This is the second part of our interview with NOAA’s Hideyo Hattori about American Samoa. In this episode, we focus on Hideyo’s work with conserving the bountiful corals that surround the islands of this remote archipelago.
HOST: This is the NOAA Ocean Podcast. I’m Troy Kitch. This is the second part of our virtual journey to the South Pacific. We’re talking with Hideyo Hattori, site liaison for the NOAA Coral Reef Conservation and Coastal Zone Management programs in American Samoa. In the first part of conversation in episode 21 of the podcast, we talked about the many ways that American Samoa is a really special place, unlike anywhere else in the U.S. In this episode, we’re going to focus on Hideyo’s work with conserving the bountiful corals that surround the islands of this remote archipelago.
NOAA invests in many projects in American Samoa to help conserve and protect corals. One project is aimed at reducing an overpopulation of crown-of-thorns starfish that eat the stony corals that form the reef’s limestone foundation. Another ongoing effort is working to reduce the sources of land-based pollution that can harm the corals. NOAA also works with American Samoans to manage fisheries. And many projects focus on addressing the impacts of climate change, things like sea level rise. But Hideyo said that it’s important to know that the reefs around American Samoa are relatively healthy compared to other regions that have corals around the U.S.
HIDEYO HATTORI: We have fairly resilient coral reefs in American Samoa. For example, on the airport pools in Tutuila and coral reef flat in Ofu, there have been numerous studies where they are trying to better understand why coral reefs in these reef flats are resilient. These corals, they bleach on an annual basis, but they also recover on an annual basis, so this provides an interesting platform for research to try and better understand what makes these corals resilient.
HOST: But that’s not to say the corals around American Samoa aren’t facing many challenges, and many of those challenges are closely tied to the humans who live near the reefs. He said this is why conserving corals and managing the island’s coastal zone go hand-in-hand.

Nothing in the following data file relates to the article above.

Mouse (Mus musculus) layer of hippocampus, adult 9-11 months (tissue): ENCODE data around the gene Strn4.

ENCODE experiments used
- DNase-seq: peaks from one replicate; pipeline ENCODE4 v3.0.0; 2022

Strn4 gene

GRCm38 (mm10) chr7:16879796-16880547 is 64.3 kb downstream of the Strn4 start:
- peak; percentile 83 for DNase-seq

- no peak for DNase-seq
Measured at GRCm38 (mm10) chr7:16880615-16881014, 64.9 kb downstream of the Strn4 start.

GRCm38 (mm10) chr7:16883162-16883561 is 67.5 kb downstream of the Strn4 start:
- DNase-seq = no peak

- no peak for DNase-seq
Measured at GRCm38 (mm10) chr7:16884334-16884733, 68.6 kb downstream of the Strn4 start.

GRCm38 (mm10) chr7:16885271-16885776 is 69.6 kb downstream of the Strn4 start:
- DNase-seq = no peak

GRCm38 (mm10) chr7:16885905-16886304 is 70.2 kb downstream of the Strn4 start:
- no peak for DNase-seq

HIDEYO HATTORI: I think coral reef conservation and coastal resource management are all intertwined, especially on an island community. Everything from the very top of our mountains to three miles out is considered the coastal zone, so in coral reef conservation, that includes the nearshore or reef environment, and in coral reef conservation we consider land uses: the way that human activities impact coral reefs.
HOST: Hideyo said that one of the major stressors on American Samoa — and for corals anywhere near shorelines — are sources of pollution that come from the land and then flow to the sea.
HIDEYO HATTORI: Land-based sources of pollution like sediments, contaminants from farming like pesticides, herbicides, nutrients, fertilizers, even oils from our car, all of that ends up in our streams in our environment and eventually into the ocean and our coastal environment.
HOST: And finding ways to lessen these pollution sources is a big way to help the corals. He gave an example of a project he is working to reduce runoff in the Faga’alu watershed on the island.
HIDEYO HATTORI: Faga’alu was designated as a priority watershed for coral reef conservation because of the smaller scale of the watershed, where we thought we could really make a change. The coral reef also has biological significance. It’s home to threatened or endangered species like sea turtles. The reef is also a resource for the community. The community practices artisanal or sustenance fishing on the reef, and also the community was highly involved in coral reef conservation. We worked with the community to identify primary threats to the reef. They also created a vision for their reefs, as far as where they see their reefs in the future, and developed steps for how we could get there together.